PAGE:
Psychological distress and health-related quality of life in implantable cardioverter defibrillator patients with coronary artery disease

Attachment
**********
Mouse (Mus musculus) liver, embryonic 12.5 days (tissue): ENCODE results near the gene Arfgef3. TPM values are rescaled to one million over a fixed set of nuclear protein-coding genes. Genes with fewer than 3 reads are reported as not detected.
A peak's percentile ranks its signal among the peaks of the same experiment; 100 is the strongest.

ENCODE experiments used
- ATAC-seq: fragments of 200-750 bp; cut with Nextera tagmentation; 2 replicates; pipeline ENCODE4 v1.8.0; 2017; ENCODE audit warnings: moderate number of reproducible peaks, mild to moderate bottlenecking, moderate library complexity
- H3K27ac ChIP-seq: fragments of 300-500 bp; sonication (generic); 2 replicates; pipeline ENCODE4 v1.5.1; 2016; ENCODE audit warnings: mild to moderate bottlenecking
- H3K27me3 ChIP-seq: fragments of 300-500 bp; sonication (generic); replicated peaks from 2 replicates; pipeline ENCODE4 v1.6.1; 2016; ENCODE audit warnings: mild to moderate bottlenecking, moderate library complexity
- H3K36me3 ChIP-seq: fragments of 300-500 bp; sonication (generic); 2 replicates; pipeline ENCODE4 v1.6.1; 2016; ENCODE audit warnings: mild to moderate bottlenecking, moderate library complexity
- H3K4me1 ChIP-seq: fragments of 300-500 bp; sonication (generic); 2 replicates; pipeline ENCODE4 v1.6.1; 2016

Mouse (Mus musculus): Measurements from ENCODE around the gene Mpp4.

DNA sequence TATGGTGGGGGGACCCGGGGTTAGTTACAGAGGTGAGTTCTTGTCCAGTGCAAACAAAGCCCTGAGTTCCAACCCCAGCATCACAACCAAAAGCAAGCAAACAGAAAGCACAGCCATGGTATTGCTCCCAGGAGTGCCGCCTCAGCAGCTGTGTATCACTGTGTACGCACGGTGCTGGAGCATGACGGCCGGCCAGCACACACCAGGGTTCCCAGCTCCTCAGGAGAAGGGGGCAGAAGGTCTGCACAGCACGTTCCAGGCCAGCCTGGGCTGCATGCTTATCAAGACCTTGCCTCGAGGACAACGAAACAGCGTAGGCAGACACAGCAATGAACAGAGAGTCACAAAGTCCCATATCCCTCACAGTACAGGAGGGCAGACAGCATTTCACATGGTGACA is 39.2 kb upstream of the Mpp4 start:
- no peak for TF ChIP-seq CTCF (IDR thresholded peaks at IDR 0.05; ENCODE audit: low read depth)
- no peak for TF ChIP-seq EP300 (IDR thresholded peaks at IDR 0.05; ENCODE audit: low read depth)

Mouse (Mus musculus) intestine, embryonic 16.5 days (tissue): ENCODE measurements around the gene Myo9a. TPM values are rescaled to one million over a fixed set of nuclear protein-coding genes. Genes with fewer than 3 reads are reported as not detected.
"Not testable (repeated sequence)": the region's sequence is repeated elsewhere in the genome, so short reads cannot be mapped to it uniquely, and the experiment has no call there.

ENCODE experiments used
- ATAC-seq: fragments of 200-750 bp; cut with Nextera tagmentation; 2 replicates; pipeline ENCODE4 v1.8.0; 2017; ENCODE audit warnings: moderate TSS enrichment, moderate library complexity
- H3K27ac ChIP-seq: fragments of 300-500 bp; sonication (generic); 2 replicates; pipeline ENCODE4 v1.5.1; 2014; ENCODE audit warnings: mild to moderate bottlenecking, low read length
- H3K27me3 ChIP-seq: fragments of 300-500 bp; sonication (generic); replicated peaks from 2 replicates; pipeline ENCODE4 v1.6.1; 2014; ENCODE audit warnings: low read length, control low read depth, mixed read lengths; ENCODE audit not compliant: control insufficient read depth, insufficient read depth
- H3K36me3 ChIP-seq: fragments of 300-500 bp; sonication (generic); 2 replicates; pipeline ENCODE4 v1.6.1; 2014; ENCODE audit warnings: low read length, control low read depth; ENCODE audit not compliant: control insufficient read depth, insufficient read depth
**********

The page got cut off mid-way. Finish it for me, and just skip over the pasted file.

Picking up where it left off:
Implantable cardioverter defibrillator (ICD) patients are found to have poorer health-related quality of life (HRQoL) and heightened psychological distress, particularly depression. Coronary artery disease (CAD) is evidenced to be associated with lowered HRQoL and more negative emotions. This study was to examine psychological status and HRQoL as well as identify factors associated with these two areas among ICD patients with a history of CAD. Of 57 ICD patients with CAD, most of them (91.2%) aged 60 or older with mean age 63.04 years old (SD=14.58). A majority of them were married (84.2%) and self-care dependent (89.5%). All participants had a history of SCA experience. Almost 80% were the first ICD recipients and had ICD implantation more than one year. Only two of them had ICD shock experience. The participants were more depressive (mean 3.67±3.57). About 8.8% of patients had severe clinical depression (score ≥8) and 19.3% had severe clinical anxiety (score ≥8). The participants had relatively poorer mental health (mean 58.35±9.31) than physical health (mean 38.15±14.98). Female gender was found to have positive association with anxiety; whereas, having a history of DM has positive association with depression. Self-care dependence was the most significant factor associated with anxiety and depression. Depression was found to be negatively associated with physical health; whereas, anxiety was negatively associated with mental health. By contrast, having occupation and having a history of hyperlipidemia were found to be positively associated with physical health. The results showed that identification of factors enables nurses to develop strategies to remove or reduce the negative effects but to provide more support to foster the positive effects arising from the factors. The study results can direct healthcare policy makers implement strategies for optimizing HRQoL and reducing psychological burdens.